"Sure, it makes us look at it differently," said Manchin. "It sure will. When I said what I said, it was because it was totally unencumbered. The whole thing lent itself to a lot of improprieties — especially in the underworld, if you will, whether it be drugs or arms. Those were the things I was concerned about."
Last month, Manchin — a member of the Senate banking committee — wrote a letter to officials including Federal Reserve Chairman Janet Yellen and Treasury Secretary Jack Lew, calling Bitcoin "highly unstable." Pointing to restrictions on Bitcoin levied by China, South Korea and Thailand, Manchin urged U.S. officials to "prohibit this dangerous currency from harming hardworking Americans."
Yellen responded the next day by saying the Fed lacked any authority to regulate alternative currencies. The Internal Revenue Service has declined to recognize Bitcoin as a currency at all, saying it's more akin to property. On Tuesday, the IRS issued new tax rules that formally require Americans to report Bitcoins on their tax returns.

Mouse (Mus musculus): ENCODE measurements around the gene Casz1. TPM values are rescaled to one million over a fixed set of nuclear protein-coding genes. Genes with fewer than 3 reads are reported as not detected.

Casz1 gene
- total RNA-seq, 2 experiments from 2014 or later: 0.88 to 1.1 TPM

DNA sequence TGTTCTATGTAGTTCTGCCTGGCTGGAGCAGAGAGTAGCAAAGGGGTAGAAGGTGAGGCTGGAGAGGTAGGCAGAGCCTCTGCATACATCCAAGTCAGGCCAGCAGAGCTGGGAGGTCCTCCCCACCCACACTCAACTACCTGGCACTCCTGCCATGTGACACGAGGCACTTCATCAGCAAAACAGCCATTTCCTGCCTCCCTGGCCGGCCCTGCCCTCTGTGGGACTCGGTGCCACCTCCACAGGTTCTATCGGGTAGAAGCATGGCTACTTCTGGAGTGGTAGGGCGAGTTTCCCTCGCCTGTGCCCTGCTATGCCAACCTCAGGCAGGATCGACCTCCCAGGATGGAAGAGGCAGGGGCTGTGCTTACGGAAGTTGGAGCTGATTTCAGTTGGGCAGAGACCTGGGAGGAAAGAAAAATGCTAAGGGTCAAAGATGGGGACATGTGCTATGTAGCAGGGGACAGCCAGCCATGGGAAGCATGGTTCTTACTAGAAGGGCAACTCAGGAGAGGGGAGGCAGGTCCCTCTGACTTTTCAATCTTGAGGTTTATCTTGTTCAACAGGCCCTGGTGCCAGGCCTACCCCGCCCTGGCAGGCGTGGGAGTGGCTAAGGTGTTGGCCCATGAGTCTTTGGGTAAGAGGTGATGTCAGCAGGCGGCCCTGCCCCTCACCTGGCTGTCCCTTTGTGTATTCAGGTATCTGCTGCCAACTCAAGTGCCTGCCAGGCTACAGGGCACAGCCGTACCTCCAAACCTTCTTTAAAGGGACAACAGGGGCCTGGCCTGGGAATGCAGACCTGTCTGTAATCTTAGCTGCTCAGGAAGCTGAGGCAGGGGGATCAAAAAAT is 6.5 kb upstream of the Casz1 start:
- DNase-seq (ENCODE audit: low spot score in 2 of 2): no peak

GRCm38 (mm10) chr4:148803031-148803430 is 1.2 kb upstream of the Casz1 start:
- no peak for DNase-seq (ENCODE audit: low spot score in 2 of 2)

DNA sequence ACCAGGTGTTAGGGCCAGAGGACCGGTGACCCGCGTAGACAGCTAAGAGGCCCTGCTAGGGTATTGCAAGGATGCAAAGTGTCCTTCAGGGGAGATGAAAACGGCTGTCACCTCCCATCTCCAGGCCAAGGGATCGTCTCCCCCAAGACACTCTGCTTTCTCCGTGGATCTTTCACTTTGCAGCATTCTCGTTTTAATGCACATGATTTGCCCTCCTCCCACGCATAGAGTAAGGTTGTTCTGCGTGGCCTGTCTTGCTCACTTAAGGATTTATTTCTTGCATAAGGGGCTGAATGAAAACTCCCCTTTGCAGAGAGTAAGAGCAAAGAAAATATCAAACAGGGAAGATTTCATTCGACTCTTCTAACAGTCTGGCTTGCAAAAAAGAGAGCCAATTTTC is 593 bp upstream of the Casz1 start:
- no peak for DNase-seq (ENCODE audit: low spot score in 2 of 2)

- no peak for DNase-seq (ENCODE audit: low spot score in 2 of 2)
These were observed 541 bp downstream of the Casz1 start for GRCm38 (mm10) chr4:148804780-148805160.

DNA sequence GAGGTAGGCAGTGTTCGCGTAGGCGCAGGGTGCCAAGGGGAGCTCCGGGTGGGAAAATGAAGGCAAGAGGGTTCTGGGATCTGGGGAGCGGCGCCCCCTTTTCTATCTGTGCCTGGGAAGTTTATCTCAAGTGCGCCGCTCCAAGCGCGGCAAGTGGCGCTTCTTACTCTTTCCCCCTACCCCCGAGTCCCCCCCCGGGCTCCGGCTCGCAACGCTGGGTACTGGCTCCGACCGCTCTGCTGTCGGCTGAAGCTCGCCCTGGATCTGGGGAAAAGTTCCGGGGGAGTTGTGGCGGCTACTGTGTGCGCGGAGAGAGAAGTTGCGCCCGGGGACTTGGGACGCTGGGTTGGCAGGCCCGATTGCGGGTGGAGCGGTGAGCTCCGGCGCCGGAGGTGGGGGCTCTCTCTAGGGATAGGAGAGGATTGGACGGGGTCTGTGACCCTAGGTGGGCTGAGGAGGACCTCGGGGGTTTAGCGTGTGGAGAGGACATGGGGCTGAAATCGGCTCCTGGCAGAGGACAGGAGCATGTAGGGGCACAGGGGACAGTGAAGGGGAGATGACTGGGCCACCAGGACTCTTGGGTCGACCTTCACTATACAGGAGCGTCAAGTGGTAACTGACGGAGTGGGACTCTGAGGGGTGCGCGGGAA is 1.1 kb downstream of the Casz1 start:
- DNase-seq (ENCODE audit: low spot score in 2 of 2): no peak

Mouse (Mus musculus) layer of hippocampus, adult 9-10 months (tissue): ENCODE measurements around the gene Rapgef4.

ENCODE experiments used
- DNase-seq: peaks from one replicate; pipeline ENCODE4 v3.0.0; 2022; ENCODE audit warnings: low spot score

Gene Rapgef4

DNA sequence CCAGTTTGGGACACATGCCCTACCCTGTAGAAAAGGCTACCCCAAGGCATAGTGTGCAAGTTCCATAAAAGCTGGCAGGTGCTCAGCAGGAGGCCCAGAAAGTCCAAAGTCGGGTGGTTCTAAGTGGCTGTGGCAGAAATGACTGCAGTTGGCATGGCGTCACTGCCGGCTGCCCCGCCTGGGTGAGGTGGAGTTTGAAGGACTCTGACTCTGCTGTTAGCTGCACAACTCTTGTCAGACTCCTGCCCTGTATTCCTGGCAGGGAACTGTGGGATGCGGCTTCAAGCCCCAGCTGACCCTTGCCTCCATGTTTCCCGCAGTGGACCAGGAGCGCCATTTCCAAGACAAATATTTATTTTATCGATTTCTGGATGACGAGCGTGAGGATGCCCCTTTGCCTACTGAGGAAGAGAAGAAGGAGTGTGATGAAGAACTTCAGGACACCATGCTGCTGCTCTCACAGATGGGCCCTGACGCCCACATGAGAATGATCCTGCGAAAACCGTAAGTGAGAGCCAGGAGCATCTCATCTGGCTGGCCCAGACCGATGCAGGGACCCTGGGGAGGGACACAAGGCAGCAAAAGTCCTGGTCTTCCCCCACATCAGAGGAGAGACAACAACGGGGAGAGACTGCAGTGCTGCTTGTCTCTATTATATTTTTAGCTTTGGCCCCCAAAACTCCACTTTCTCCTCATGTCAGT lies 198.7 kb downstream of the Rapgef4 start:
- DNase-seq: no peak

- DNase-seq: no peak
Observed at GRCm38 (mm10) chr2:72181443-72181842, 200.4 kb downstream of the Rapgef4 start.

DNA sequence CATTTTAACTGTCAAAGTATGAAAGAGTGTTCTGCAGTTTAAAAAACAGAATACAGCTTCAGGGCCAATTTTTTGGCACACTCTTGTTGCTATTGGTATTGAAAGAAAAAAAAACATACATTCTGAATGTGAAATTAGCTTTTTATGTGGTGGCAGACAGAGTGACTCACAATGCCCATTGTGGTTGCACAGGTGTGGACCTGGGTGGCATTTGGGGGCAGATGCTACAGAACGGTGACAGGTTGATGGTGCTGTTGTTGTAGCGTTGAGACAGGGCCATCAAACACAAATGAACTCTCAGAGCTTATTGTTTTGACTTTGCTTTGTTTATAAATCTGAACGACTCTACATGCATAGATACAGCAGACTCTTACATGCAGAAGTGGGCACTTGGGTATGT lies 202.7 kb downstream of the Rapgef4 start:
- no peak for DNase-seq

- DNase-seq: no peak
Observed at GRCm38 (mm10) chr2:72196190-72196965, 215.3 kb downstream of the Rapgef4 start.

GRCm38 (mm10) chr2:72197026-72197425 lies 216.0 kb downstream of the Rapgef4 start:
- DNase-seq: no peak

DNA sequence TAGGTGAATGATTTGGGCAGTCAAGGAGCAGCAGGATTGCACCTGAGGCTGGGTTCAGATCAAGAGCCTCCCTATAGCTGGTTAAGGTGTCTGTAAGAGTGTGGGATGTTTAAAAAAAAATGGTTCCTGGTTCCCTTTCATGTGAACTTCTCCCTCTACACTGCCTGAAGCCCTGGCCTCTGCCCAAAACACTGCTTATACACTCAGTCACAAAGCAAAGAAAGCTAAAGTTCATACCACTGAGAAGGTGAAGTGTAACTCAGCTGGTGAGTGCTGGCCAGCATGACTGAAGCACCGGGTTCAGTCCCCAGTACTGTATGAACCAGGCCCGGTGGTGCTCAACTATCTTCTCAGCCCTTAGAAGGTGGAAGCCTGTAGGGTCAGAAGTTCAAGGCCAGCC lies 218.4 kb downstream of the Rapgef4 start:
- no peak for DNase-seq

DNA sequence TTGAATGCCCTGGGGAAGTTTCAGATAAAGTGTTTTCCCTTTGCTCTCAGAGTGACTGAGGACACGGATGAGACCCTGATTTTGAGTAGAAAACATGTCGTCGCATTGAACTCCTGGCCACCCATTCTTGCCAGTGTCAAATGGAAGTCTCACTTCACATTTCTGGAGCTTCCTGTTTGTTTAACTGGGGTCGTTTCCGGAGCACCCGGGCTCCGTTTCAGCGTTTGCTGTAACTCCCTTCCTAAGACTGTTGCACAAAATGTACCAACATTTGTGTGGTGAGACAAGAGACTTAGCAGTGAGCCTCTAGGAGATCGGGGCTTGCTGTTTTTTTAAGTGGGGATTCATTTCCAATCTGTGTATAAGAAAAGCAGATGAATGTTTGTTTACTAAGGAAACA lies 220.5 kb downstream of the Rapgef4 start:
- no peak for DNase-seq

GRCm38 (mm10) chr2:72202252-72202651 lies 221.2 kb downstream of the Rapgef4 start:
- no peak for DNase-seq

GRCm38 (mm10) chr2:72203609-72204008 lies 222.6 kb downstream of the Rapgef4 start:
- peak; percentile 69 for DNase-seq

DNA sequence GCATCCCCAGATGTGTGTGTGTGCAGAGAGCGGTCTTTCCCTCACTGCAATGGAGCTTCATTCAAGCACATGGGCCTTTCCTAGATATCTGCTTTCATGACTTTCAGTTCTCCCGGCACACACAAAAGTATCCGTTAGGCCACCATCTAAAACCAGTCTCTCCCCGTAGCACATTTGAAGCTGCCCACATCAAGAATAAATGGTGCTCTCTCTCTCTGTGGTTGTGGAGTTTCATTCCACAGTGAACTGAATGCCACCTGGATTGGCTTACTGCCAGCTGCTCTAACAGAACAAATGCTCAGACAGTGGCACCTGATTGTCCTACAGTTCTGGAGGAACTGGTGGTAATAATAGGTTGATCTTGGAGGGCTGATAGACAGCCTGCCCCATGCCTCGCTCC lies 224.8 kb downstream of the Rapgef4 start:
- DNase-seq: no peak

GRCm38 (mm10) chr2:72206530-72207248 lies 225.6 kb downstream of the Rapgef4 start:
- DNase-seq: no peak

Manchin said Wednesday the growing integration of Bitcoin into the U.S. financial and regulatory system were easing his concerns. But he's still a little skeptical.
"There still has to be transparency and a reserve base," he added. "There has to be something that's tangible. If the feds can't get their hands around it to where they can secure it, then I would be very leery of investing in it or trading with it or buying with it."